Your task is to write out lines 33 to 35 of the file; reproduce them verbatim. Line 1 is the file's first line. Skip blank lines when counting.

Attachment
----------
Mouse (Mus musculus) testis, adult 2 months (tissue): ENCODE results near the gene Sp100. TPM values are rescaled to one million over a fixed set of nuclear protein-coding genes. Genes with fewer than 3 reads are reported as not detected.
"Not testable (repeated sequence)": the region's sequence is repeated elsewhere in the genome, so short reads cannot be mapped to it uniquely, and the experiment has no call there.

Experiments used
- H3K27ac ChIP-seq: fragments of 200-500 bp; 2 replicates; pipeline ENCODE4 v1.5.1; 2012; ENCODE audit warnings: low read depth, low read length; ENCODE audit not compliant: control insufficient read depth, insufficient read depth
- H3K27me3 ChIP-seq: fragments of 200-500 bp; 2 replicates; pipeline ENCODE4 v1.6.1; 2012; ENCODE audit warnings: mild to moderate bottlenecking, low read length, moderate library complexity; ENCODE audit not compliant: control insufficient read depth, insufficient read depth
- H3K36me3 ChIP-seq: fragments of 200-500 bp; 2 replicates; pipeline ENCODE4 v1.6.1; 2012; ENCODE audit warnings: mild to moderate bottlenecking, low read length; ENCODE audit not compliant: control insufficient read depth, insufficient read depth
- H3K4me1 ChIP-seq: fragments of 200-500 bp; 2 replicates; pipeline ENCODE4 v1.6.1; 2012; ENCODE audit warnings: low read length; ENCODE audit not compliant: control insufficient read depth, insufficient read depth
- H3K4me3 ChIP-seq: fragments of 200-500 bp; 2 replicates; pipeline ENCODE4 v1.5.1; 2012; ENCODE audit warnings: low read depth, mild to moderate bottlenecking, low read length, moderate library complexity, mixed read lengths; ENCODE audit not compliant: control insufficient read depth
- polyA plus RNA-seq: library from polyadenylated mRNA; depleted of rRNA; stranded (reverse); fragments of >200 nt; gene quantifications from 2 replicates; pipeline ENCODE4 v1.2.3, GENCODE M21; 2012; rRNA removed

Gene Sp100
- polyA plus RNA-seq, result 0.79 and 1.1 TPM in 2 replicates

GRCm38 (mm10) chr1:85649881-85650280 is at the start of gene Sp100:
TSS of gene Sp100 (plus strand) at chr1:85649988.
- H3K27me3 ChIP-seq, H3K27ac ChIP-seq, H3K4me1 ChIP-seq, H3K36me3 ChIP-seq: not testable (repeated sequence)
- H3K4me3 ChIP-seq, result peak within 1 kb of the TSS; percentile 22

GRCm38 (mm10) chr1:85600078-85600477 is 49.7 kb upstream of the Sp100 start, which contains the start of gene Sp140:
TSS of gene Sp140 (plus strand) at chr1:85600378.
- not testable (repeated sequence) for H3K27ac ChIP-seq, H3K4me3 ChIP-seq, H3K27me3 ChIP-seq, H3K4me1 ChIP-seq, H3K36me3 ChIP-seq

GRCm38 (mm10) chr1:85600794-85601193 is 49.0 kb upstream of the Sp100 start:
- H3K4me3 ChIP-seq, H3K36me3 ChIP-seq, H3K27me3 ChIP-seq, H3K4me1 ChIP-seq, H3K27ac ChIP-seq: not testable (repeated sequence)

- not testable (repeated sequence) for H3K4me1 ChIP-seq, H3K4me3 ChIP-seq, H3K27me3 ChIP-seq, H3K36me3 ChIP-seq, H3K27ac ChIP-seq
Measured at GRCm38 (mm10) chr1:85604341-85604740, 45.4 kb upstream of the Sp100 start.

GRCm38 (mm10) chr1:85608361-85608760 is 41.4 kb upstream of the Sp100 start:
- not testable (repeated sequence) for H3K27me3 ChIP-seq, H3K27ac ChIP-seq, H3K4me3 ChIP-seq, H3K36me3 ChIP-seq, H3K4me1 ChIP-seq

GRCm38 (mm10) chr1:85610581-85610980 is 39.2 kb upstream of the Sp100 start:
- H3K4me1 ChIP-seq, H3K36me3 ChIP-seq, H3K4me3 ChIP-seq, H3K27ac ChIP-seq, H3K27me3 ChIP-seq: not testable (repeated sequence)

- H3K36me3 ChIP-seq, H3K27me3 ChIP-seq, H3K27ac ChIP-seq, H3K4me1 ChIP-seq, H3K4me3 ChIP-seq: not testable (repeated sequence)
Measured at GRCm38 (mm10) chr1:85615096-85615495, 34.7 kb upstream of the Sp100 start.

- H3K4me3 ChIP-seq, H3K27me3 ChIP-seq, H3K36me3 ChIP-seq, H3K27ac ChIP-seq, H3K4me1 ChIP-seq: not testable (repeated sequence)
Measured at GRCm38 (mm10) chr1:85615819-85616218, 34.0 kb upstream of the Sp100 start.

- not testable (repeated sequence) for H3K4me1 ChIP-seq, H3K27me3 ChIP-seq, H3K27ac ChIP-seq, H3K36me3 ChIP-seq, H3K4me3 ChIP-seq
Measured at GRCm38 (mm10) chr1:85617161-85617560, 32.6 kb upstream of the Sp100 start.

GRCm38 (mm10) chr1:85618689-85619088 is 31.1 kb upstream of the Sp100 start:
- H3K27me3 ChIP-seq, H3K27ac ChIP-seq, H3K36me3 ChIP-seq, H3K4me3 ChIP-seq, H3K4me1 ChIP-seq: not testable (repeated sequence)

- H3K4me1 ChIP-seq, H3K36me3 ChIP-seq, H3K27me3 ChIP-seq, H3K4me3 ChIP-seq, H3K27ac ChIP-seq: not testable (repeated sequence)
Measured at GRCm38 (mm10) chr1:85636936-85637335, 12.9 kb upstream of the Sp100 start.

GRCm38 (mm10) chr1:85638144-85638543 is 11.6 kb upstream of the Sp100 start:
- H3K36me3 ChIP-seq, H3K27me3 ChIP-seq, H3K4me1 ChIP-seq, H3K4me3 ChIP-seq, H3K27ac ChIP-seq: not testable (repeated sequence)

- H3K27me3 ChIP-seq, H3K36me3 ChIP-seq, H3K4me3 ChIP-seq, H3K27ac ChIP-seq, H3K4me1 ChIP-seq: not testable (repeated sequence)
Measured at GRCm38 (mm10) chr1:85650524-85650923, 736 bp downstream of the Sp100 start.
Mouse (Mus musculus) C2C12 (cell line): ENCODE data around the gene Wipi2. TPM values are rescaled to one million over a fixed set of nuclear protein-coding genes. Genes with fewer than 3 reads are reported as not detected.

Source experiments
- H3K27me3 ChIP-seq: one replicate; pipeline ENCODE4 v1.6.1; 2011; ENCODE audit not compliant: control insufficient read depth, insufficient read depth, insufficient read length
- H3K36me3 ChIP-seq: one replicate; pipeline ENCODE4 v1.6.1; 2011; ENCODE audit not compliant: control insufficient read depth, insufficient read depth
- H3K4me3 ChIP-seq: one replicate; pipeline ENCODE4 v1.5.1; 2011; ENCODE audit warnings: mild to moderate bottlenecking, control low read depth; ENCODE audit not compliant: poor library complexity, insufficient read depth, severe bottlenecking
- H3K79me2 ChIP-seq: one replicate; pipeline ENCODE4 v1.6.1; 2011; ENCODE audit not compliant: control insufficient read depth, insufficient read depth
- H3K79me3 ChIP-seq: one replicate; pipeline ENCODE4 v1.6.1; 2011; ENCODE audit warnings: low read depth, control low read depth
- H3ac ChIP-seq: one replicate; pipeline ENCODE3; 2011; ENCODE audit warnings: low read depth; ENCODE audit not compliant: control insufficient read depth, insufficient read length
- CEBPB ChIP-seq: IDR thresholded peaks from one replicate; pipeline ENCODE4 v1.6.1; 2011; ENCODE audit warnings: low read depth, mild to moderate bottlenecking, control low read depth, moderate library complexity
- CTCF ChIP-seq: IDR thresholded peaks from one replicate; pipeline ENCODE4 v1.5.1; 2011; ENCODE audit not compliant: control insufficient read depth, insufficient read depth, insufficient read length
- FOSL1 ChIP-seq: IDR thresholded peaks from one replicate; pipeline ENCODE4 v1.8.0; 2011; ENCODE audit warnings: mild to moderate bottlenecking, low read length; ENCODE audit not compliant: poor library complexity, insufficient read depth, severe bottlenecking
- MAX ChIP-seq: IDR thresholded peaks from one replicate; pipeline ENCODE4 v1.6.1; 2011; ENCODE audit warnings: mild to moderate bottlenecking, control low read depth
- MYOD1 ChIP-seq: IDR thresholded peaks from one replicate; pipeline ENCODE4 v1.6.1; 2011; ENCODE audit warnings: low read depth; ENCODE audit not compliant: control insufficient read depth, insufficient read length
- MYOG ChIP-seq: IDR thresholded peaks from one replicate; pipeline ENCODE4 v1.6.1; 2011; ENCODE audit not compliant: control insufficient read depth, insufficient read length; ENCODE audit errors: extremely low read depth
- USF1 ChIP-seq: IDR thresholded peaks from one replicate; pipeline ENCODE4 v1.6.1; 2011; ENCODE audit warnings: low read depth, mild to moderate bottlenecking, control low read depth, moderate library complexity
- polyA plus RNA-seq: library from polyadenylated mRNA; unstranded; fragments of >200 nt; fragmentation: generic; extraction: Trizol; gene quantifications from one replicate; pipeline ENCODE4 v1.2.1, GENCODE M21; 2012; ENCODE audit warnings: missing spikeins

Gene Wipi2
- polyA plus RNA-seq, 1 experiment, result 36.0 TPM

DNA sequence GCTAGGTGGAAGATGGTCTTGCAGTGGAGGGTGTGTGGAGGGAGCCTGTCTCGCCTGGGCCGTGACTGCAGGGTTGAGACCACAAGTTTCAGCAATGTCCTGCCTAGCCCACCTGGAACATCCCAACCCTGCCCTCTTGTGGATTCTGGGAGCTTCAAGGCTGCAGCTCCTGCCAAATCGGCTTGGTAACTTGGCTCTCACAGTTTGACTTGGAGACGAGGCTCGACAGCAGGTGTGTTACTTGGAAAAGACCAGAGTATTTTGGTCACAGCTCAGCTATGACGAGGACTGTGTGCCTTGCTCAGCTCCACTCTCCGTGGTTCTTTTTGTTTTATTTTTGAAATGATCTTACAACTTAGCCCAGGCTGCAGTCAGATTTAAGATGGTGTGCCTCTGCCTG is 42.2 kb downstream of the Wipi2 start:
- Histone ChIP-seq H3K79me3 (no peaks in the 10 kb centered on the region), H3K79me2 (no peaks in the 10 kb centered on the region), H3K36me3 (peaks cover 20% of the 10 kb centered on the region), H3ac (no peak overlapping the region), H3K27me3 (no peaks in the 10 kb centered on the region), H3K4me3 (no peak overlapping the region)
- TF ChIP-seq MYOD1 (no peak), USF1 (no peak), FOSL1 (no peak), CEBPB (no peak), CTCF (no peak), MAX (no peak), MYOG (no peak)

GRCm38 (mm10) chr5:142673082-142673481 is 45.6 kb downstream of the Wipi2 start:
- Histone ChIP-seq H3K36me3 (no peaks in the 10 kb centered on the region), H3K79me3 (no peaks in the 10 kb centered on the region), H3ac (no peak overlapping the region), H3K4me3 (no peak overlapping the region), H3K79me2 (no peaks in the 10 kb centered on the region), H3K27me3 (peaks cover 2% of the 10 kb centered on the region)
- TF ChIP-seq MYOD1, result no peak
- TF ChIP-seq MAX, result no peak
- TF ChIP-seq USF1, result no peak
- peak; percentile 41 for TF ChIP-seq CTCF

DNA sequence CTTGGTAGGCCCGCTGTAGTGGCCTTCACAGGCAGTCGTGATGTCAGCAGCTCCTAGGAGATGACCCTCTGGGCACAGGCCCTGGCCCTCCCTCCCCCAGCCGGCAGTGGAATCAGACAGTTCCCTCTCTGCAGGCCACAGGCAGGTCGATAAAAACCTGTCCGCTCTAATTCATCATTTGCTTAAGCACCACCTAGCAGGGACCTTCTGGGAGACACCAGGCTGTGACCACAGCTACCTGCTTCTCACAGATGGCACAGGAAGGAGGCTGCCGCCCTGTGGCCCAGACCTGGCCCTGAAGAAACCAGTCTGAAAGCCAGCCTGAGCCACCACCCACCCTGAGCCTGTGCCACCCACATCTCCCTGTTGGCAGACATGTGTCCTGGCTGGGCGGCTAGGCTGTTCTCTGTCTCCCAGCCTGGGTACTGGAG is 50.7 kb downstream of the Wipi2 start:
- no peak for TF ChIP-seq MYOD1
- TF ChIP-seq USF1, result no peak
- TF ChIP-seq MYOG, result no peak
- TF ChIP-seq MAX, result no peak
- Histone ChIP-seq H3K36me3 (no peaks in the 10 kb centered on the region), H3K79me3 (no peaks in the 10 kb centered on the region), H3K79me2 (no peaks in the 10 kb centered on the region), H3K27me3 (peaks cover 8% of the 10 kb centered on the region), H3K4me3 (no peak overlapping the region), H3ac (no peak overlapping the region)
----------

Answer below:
GRCm38 (mm10) chr1:85618689-85619088 is 31.1 kb upstream of the Sp100 start:
- H3K27me3 ChIP-seq, H3K27ac ChIP-seq, H3K36me3 ChIP-seq, H3K4me3 ChIP-seq, H3K4me1 ChIP-seq: not testable (repeated sequence)

- H3K4me1 ChIP-seq, H3K36me3 ChIP-seq, H3K27me3 ChIP-seq, H3K4me3 ChIP-seq, H3K27ac ChIP-seq: not testable (repeated sequence)